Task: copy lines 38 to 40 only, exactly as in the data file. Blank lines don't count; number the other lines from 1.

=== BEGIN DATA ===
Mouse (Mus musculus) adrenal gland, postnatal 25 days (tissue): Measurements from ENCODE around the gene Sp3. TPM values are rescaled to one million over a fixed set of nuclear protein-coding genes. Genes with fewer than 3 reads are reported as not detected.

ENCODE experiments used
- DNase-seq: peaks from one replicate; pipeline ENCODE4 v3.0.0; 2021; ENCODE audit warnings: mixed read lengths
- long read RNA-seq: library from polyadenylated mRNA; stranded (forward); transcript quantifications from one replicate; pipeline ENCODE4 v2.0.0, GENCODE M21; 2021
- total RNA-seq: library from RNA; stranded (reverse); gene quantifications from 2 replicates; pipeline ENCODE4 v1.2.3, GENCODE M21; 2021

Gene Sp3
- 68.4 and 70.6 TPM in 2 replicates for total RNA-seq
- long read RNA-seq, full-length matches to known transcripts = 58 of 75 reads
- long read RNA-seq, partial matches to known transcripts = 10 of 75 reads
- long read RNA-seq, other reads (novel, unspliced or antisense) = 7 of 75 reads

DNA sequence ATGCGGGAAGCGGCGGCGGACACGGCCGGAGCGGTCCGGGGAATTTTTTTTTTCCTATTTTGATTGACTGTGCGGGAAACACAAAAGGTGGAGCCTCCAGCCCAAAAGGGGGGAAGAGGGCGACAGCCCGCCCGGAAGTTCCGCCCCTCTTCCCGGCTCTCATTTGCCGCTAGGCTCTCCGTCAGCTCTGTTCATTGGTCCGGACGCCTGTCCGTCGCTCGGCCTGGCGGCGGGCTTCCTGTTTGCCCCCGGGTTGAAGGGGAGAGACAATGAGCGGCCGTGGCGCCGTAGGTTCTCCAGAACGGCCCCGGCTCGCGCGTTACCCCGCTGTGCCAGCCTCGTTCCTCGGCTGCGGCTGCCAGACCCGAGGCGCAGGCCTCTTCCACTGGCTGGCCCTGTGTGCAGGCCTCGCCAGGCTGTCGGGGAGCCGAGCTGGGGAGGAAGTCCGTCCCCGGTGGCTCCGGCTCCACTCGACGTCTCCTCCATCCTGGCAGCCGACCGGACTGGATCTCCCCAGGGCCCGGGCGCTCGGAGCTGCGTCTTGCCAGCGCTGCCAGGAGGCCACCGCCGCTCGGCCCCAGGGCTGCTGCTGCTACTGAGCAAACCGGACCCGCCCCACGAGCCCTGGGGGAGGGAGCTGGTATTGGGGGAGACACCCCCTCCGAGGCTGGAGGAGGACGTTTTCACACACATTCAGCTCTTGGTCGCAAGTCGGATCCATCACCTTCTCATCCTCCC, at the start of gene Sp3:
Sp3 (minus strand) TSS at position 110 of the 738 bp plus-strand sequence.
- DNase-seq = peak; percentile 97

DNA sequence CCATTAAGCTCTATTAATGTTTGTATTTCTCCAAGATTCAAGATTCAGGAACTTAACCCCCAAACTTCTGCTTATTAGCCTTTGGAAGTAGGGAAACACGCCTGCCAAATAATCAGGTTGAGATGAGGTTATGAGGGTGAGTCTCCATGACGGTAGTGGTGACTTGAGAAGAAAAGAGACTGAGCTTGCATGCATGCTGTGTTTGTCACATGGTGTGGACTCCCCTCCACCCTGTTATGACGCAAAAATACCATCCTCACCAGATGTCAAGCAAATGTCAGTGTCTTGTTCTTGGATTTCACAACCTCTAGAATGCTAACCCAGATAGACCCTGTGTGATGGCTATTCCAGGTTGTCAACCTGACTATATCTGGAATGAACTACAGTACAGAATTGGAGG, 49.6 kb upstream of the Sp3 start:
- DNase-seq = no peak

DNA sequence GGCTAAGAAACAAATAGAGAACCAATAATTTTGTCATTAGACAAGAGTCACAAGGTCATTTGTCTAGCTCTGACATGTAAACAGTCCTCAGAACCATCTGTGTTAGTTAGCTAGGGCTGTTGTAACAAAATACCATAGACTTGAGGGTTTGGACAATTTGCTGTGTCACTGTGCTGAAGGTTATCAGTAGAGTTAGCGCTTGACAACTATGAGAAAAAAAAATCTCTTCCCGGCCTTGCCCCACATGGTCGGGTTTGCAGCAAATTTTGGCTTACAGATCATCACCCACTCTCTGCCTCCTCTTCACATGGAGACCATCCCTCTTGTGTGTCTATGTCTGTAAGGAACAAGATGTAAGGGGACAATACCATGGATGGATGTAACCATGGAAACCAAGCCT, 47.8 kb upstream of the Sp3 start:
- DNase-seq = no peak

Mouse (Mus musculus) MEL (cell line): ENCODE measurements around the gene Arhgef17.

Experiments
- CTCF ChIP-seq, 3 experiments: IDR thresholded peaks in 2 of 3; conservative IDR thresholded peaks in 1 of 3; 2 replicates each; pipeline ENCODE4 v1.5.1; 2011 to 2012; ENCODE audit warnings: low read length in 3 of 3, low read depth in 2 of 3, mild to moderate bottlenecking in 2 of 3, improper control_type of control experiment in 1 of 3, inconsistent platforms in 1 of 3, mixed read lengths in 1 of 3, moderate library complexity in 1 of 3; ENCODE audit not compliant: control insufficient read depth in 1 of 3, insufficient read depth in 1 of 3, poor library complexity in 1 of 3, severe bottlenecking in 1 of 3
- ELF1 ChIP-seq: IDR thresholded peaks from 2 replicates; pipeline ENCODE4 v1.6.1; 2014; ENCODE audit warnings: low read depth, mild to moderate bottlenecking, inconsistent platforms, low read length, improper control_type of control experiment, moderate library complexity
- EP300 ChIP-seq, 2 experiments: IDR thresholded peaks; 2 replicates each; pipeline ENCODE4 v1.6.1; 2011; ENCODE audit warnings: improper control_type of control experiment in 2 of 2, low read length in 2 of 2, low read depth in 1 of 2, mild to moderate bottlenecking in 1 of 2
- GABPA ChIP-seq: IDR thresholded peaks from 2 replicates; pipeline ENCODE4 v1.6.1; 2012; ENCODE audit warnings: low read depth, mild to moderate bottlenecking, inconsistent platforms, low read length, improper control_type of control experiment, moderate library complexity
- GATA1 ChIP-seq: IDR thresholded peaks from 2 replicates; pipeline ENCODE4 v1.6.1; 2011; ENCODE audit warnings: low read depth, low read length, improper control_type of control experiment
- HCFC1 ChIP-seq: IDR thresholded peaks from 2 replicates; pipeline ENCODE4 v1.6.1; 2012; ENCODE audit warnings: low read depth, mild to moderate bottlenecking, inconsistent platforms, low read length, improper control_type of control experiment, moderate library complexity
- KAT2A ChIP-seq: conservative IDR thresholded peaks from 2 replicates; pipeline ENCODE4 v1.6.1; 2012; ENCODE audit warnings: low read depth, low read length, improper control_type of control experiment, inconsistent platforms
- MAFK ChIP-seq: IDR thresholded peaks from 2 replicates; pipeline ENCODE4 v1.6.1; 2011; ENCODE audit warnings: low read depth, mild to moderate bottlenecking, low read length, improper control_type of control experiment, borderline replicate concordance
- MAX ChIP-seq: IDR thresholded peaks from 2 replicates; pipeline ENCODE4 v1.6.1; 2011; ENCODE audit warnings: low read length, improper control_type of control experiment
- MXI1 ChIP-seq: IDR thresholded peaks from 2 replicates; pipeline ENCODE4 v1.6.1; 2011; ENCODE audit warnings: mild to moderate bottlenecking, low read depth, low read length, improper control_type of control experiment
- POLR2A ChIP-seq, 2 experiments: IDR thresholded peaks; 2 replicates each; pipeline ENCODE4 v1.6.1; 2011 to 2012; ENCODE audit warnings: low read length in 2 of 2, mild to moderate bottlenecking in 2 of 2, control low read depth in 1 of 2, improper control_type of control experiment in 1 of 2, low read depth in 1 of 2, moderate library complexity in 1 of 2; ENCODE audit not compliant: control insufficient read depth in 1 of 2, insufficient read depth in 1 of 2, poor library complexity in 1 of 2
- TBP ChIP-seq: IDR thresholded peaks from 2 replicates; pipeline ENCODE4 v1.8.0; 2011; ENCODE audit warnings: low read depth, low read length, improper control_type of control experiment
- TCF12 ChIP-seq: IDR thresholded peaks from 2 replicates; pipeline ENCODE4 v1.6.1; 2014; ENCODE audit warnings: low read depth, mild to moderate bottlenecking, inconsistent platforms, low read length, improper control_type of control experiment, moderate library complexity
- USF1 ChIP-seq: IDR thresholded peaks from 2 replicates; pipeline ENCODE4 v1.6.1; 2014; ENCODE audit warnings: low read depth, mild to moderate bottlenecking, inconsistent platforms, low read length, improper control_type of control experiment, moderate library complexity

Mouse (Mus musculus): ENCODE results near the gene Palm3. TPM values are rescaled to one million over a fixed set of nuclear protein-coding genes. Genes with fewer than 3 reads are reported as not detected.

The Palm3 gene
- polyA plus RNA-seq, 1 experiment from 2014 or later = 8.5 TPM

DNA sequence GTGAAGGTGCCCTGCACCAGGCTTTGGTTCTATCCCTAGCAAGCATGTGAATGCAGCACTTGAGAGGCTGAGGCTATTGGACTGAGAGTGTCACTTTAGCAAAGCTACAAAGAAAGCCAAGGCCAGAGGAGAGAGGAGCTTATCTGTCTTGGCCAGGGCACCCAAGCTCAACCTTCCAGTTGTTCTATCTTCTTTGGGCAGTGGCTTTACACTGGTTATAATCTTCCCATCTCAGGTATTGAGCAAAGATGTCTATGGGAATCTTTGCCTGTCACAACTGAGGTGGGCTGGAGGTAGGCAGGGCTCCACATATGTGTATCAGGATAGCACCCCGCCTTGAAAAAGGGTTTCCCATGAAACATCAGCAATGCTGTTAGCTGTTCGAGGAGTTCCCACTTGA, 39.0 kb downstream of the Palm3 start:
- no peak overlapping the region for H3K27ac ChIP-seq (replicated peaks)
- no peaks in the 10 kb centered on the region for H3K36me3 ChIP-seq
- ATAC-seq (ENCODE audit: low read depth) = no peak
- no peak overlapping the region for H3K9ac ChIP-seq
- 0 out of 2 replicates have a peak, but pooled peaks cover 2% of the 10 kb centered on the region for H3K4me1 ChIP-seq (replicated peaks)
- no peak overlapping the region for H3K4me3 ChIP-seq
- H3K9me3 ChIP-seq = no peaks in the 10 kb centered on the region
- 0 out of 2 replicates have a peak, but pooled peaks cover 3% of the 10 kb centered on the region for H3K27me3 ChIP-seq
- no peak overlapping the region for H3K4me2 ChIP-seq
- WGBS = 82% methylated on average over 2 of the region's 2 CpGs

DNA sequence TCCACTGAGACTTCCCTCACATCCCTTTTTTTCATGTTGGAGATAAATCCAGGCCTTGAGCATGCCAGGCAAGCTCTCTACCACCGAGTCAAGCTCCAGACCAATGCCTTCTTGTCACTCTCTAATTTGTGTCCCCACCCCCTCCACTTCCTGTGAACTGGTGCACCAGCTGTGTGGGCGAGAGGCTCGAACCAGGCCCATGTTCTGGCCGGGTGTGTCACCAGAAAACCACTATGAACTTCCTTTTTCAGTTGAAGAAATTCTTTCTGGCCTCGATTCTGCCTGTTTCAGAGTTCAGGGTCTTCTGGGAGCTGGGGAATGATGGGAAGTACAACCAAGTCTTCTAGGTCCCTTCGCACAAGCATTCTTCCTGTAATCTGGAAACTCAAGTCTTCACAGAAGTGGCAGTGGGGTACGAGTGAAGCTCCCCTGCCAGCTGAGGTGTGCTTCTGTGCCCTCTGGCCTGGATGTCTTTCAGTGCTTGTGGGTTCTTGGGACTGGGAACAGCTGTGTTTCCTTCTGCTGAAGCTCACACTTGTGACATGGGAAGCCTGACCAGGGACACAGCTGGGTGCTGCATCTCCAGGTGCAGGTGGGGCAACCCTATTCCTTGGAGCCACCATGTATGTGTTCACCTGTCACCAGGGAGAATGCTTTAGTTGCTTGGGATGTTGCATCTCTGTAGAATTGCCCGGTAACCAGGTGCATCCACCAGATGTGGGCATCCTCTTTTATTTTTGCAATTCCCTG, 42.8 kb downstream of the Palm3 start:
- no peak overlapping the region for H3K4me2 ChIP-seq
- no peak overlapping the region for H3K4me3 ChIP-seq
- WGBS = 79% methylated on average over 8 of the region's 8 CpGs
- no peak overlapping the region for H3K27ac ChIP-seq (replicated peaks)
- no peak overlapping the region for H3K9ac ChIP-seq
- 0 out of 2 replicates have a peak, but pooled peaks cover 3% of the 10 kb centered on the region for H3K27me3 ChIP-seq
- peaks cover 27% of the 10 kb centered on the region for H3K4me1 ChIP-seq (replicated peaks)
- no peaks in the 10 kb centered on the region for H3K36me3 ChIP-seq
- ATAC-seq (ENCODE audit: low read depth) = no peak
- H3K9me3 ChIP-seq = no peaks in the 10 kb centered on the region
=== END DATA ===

- no peak overlapping the region for H3K27ac ChIP-seq (replicated peaks)
- no peaks in the 10 kb centered on the region for H3K36me3 ChIP-seq
- ATAC-seq (ENCODE audit: low read depth) = no peak